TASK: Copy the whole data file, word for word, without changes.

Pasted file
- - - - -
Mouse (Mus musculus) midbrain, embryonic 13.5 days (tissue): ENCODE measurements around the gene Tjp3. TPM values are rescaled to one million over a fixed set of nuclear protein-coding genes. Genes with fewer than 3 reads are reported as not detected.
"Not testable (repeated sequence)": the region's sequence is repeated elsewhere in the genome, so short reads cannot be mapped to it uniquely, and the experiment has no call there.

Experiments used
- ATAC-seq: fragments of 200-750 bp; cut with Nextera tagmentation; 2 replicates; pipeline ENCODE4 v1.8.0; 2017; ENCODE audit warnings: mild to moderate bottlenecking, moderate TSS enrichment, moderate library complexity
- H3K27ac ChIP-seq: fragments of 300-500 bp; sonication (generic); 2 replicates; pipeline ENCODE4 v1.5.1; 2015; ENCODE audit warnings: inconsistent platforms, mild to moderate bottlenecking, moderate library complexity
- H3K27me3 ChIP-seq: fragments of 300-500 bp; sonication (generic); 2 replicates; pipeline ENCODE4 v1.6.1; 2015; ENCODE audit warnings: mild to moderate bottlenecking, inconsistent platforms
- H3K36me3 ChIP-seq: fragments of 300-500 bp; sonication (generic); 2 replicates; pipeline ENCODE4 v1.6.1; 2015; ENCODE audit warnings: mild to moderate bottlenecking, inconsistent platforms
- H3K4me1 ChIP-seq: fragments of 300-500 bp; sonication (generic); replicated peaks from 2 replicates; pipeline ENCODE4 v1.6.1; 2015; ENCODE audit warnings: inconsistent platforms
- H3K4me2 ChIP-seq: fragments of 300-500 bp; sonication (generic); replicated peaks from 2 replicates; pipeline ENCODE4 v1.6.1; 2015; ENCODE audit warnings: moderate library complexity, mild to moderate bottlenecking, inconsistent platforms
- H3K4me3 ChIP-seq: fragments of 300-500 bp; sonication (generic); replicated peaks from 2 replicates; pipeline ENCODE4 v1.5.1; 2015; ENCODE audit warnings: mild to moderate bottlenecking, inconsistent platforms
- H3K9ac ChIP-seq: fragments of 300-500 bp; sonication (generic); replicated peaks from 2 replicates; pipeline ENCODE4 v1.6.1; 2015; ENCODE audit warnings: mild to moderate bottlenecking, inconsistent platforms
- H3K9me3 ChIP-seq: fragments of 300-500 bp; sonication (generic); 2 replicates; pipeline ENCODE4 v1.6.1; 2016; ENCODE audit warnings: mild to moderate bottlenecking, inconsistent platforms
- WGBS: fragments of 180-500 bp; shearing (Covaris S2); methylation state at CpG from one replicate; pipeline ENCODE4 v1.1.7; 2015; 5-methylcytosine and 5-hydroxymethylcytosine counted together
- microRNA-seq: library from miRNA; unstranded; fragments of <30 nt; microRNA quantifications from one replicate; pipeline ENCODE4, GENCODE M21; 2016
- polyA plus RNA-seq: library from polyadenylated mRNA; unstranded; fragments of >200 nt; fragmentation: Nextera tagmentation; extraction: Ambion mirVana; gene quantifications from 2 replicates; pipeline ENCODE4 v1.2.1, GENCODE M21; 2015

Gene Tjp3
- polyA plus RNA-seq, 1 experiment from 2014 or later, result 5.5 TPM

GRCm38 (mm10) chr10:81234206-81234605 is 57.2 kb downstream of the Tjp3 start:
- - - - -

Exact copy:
Mouse (Mus musculus) midbrain, embryonic 13.5 days (tissue): ENCODE measurements around the gene Tjp3. TPM values are rescaled to one million over a fixed set of nuclear protein-coding genes. Genes with fewer than 3 reads are reported as not detected.
"Not testable (repeated sequence)": the region's sequence is repeated elsewhere in the genome, so short reads cannot be mapped to it uniquely, and the experiment has no call there.

Experiments used
- ATAC-seq: fragments of 200-750 bp; cut with Nextera tagmentation; 2 replicates; pipeline ENCODE4 v1.8.0; 2017; ENCODE audit warnings: mild to moderate bottlenecking, moderate TSS enrichment, moderate library complexity
- H3K27ac ChIP-seq: fragments of 300-500 bp; sonication (generic); 2 replicates; pipeline ENCODE4 v1.5.1; 2015; ENCODE audit warnings: inconsistent platforms, mild to moderate bottlenecking, moderate library complexity
- H3K27me3 ChIP-seq: fragments of 300-500 bp; sonication (generic); 2 replicates; pipeline ENCODE4 v1.6.1; 2015; ENCODE audit warnings: mild to moderate bottlenecking, inconsistent platforms
- H3K36me3 ChIP-seq: fragments of 300-500 bp; sonication (generic); 2 replicates; pipeline ENCODE4 v1.6.1; 2015; ENCODE audit warnings: mild to moderate bottlenecking, inconsistent platforms
- H3K4me1 ChIP-seq: fragments of 300-500 bp; sonication (generic); replicated peaks from 2 replicates; pipeline ENCODE4 v1.6.1; 2015; ENCODE audit warnings: inconsistent platforms
- H3K4me2 ChIP-seq: fragments of 300-500 bp; sonication (generic); replicated peaks from 2 replicates; pipeline ENCODE4 v1.6.1; 2015; ENCODE audit warnings: moderate library complexity, mild to moderate bottlenecking, inconsistent platforms
- H3K4me3 ChIP-seq: fragments of 300-500 bp; sonication (generic); replicated peaks from 2 replicates; pipeline ENCODE4 v1.5.1; 2015; ENCODE audit warnings: mild to moderate bottlenecking, inconsistent platforms
- H3K9ac ChIP-seq: fragments of 300-500 bp; sonication (generic); replicated peaks from 2 replicates; pipeline ENCODE4 v1.6.1; 2015; ENCODE audit warnings: mild to moderate bottlenecking, inconsistent platforms
- H3K9me3 ChIP-seq: fragments of 300-500 bp; sonication (generic); 2 replicates; pipeline ENCODE4 v1.6.1; 2016; ENCODE audit warnings: mild to moderate bottlenecking, inconsistent platforms
- WGBS: fragments of 180-500 bp; shearing (Covaris S2); methylation state at CpG from one replicate; pipeline ENCODE4 v1.1.7; 2015; 5-methylcytosine and 5-hydroxymethylcytosine counted together
- microRNA-seq: library from miRNA; unstranded; fragments of <30 nt; microRNA quantifications from one replicate; pipeline ENCODE4, GENCODE M21; 2016
- polyA plus RNA-seq: library from polyadenylated mRNA; unstranded; fragments of >200 nt; fragmentation: Nextera tagmentation; extraction: Ambion mirVana; gene quantifications from 2 replicates; pipeline ENCODE4 v1.2.1, GENCODE M21; 2015

Gene Tjp3
- polyA plus RNA-seq, 1 experiment from 2014 or later, result 5.5 TPM

GRCm38 (mm10) chr10:81234206-81234605 is 57.2 kb downstream of the Tjp3 start: